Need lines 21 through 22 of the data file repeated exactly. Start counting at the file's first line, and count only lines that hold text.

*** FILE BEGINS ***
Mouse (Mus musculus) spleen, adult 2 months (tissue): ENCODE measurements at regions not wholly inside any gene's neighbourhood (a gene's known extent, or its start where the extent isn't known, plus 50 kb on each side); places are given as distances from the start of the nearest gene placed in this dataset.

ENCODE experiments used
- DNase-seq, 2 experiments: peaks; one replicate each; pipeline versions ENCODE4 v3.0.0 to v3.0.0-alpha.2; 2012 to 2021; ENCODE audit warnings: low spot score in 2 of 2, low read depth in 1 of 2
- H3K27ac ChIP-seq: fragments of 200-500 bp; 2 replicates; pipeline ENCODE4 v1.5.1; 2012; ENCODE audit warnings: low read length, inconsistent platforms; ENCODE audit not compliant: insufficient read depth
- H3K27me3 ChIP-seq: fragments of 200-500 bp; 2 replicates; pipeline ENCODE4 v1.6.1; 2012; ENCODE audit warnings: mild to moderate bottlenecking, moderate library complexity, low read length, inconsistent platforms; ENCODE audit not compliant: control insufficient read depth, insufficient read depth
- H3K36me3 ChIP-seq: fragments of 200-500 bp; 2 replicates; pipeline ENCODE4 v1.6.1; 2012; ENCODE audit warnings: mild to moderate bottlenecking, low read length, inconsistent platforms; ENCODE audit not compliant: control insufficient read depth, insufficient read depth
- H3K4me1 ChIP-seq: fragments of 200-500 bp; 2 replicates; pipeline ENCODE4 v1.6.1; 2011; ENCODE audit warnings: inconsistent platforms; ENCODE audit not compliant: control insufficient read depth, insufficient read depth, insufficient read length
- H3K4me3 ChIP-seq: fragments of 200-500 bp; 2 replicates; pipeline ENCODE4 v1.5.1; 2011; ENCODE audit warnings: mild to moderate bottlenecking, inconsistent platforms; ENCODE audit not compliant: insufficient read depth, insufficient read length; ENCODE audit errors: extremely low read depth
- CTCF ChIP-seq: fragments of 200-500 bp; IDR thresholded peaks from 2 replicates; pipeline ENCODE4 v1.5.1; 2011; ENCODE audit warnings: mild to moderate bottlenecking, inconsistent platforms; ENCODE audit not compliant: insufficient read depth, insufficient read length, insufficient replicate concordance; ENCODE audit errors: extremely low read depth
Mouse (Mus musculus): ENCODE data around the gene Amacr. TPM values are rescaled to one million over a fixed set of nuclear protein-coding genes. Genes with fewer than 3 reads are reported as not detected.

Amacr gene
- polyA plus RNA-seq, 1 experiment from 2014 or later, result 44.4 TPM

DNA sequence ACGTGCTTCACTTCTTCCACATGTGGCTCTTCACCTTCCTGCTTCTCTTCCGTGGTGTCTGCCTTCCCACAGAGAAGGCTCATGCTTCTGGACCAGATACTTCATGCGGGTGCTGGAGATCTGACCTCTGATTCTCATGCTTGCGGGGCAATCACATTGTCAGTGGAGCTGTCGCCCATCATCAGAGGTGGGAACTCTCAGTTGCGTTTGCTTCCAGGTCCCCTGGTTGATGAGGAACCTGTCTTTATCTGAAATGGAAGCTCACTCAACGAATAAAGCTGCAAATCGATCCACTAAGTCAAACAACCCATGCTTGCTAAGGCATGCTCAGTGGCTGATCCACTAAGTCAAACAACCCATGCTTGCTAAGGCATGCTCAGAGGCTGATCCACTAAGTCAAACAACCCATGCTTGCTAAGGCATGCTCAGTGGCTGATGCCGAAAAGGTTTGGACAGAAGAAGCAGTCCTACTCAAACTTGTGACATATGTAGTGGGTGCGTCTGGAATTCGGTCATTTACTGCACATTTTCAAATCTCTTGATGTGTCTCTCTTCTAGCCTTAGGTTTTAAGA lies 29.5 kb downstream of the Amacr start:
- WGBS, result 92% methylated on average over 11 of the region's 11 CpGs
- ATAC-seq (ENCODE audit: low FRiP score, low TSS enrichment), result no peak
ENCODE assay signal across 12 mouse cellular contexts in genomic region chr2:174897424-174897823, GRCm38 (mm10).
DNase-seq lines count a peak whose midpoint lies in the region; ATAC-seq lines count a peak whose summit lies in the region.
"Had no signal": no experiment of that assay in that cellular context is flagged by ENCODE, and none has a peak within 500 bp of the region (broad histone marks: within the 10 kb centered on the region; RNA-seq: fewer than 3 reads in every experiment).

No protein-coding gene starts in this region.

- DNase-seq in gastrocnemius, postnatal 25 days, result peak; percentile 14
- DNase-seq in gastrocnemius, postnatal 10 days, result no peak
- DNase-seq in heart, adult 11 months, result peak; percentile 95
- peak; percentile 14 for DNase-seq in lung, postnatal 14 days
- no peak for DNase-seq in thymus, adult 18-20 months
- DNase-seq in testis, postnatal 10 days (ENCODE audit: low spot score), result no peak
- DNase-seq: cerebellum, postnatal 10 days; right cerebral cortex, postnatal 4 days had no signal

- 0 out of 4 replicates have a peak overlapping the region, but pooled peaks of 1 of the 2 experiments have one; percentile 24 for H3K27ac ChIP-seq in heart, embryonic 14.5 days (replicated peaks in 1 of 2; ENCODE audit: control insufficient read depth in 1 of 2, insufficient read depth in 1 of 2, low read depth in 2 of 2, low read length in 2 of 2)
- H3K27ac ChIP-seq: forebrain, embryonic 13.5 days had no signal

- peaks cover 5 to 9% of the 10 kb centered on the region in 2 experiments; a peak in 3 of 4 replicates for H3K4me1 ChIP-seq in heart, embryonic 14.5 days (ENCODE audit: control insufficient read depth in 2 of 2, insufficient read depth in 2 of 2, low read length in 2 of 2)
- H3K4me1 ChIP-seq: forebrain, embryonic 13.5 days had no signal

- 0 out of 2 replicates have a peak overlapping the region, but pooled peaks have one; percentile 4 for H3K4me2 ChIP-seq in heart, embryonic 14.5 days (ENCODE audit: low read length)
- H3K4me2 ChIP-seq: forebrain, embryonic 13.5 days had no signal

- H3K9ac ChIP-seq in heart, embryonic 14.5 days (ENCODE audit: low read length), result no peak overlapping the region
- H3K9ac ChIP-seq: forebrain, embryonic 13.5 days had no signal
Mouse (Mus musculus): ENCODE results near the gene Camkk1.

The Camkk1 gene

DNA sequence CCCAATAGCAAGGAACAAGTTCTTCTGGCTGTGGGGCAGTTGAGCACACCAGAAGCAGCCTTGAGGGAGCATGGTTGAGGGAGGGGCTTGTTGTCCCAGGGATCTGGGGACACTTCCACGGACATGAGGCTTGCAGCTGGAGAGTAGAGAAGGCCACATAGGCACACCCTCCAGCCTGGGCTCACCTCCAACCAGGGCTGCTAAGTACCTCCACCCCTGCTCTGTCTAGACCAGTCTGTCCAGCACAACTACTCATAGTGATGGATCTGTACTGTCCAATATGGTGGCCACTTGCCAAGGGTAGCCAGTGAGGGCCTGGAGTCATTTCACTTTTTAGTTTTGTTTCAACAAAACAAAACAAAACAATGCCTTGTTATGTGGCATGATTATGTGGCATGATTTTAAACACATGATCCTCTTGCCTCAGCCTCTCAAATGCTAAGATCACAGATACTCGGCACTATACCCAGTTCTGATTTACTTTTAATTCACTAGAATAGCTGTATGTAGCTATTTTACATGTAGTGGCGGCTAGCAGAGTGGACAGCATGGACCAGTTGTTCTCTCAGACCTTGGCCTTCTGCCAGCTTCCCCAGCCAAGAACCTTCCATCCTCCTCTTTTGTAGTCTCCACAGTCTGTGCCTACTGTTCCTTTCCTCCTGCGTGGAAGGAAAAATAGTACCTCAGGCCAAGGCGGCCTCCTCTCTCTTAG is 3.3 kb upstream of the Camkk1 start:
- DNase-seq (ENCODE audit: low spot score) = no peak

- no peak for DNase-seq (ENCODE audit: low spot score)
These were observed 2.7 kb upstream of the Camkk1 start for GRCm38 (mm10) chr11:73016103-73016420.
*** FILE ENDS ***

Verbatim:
- DNase-seq in gastrocnemius, postnatal 10 days, result no peak
- DNase-seq in heart, adult 11 months, result peak; percentile 95